Every day it seems we are alerted to more incidents of medical record errors; in 2014, it was reported that preventable medical errors are the number 3 killer in the U.S. and that 400,000 people are lost each year to these. That is certainly not an insignificant number. What are these errors? The Journal of Patient Safety suggests that Preventable Adverse Events (PAEs) “may be separated into these categories:
• Errors of commission
• Errors of omission
• Errors of communication
• Errors of context
• Diagnostic errors¹

On September 22, 2015, the National Academies of Sciences, Engineering, and Medicine published a report through the Institute of Medicine detailing how diagnostic errors, the largest category of medical errors, can be prevented, and that “urgent change is warranted to address this challenge.² So what is being done and/or proposed to prevent errors? The NASEM recommends 8 goals for improving diagnosis in healthcare. One of these goals is to “Develop and deploy approaches to identify, learn from, and reduce diagnostic errors and near misses in clinical practice.”
Some say the EHR is to blame for these errors. In an article published by The Atlantic, Dr. R. Gunderman states that “A recent study at Johns Hopkins University indicated that hospital interns… spend only about 12 percent of their time interacting with patients. By contrast, they spend 40 percent of their time…interacting with hospital information symptoms. The flesh-and-blood patient is getting buried under gigabytes of data.³

In the same article, Dr. Gunderman relates a story of a newly admitted patient whose intern reported that the patient was “status post BKA (below-knee amputation).” When questioned about the patient, it was discovered on exam that the patient’s extremities were completely intact. Apparently, this patient’s chart had been produced by a speech recognition system and had changed DKA (diabetic ketoacidosis) to BKA—four hospital admissions earlier! How could this happen? Simple: The “new technology” of SR is inherently flawed and can never be replaced by human eyes. The report from NASEM mentions nothing about SR errors.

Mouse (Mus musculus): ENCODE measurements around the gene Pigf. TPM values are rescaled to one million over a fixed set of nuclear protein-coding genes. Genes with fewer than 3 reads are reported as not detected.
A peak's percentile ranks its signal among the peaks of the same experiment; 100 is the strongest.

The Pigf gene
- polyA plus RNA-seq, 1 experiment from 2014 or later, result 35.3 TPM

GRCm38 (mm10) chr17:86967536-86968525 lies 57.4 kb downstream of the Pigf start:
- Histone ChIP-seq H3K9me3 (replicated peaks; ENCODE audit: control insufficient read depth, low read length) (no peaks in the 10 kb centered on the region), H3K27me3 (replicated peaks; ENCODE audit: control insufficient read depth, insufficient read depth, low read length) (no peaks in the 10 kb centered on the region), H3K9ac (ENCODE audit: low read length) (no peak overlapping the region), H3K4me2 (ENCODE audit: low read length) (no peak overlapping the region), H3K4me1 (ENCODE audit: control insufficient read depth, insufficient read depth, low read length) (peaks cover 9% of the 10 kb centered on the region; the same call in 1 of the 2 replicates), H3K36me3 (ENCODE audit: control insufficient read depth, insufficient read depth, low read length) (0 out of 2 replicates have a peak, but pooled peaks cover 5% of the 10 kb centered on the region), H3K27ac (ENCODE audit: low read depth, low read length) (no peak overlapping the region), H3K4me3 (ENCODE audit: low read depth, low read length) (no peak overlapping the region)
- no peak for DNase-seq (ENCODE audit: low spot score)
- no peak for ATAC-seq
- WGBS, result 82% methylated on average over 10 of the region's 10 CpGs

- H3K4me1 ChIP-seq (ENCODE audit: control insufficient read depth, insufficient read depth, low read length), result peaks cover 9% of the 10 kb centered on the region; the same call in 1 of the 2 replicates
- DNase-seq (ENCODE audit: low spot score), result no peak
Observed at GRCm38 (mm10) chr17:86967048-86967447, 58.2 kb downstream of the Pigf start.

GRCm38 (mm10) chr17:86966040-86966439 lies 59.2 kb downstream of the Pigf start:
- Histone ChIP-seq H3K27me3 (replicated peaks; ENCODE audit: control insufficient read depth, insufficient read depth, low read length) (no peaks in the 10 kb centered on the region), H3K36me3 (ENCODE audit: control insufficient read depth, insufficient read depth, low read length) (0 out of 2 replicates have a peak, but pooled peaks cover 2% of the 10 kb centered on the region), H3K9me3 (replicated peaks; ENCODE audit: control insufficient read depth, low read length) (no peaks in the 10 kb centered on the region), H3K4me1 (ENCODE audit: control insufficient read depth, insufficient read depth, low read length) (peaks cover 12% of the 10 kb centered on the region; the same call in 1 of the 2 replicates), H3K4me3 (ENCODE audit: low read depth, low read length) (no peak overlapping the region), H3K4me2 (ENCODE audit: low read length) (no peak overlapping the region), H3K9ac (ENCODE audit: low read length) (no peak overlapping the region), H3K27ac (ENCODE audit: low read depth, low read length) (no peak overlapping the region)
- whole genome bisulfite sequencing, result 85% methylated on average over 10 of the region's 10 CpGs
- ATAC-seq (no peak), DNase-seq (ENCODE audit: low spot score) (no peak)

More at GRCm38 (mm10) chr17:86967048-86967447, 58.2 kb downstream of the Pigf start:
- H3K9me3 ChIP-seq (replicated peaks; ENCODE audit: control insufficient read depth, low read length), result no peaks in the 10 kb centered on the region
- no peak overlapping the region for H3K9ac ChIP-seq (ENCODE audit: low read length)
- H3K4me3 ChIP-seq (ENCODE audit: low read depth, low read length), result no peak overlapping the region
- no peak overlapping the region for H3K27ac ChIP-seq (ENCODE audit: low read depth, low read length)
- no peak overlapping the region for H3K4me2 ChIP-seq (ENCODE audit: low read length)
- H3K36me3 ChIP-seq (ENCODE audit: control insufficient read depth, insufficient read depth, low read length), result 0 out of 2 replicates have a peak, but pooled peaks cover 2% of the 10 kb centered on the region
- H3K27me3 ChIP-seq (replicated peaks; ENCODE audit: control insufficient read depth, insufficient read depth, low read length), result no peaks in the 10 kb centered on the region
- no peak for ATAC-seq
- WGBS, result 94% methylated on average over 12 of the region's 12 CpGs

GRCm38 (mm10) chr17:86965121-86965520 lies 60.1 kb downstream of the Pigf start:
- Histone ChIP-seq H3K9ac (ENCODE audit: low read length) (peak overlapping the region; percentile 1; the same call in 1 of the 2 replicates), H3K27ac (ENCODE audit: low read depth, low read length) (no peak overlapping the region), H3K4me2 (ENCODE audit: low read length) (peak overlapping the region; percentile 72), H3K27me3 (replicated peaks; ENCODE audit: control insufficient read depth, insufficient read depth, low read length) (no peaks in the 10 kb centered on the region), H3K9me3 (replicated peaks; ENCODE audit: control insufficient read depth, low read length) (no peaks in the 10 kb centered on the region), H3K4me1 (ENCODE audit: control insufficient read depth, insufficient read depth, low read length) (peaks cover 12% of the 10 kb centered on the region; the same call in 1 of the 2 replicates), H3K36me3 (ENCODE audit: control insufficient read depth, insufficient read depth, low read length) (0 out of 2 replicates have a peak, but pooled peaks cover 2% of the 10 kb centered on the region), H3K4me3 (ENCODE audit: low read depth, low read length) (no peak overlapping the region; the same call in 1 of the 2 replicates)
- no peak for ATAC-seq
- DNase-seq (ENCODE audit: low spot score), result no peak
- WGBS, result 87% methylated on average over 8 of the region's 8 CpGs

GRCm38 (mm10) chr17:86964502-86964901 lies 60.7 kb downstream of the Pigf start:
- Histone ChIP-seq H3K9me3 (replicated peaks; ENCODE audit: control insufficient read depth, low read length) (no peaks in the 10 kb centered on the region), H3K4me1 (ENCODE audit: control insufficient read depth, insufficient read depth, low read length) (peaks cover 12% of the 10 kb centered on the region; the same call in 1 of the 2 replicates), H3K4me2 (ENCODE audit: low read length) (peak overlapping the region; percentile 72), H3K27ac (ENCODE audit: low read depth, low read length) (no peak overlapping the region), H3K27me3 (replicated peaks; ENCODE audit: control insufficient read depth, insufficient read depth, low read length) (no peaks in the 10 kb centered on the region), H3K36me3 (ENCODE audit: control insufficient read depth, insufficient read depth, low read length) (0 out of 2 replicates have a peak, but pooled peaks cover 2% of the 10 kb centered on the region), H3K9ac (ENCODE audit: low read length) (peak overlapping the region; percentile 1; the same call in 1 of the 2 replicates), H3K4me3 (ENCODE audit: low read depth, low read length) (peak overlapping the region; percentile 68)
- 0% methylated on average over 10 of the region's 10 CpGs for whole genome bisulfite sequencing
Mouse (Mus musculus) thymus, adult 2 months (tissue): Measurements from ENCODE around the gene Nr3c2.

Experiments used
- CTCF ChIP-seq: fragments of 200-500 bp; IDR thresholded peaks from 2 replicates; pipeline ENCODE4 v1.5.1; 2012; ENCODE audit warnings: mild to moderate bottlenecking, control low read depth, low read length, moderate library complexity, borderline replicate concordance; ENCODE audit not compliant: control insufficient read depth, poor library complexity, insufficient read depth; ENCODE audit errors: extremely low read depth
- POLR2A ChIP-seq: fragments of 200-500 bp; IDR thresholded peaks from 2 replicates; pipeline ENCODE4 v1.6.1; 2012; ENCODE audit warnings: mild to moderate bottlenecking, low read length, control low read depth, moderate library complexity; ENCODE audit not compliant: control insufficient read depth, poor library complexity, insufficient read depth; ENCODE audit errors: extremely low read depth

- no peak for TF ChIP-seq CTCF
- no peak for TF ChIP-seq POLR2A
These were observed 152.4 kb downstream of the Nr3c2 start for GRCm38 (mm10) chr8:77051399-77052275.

Speech recognition is not a new technology. Developed in the 1950s, it has, in fact, been in widespread use since the 1990s with the advent of Dragon Dictate. SR was then believed to be an answer to the cost of medical transcription. It was thought that costs could be cut because medical transcriptionists would be editing the documents for errors in SR, instead of transcribing, and that this would take a lot less time. Pay for MTs then was cut in half for editing, despite the fact that some reports were/are so poor that it would take less time to transcribe them from scratch. A provider using SR can edit their own notes; however, this takes precious time away from patient care. If a speech-generated document is allowed to be part of the permanent medical record without editing, chances are high that it will contain errors. This is not the solution to documentation errors.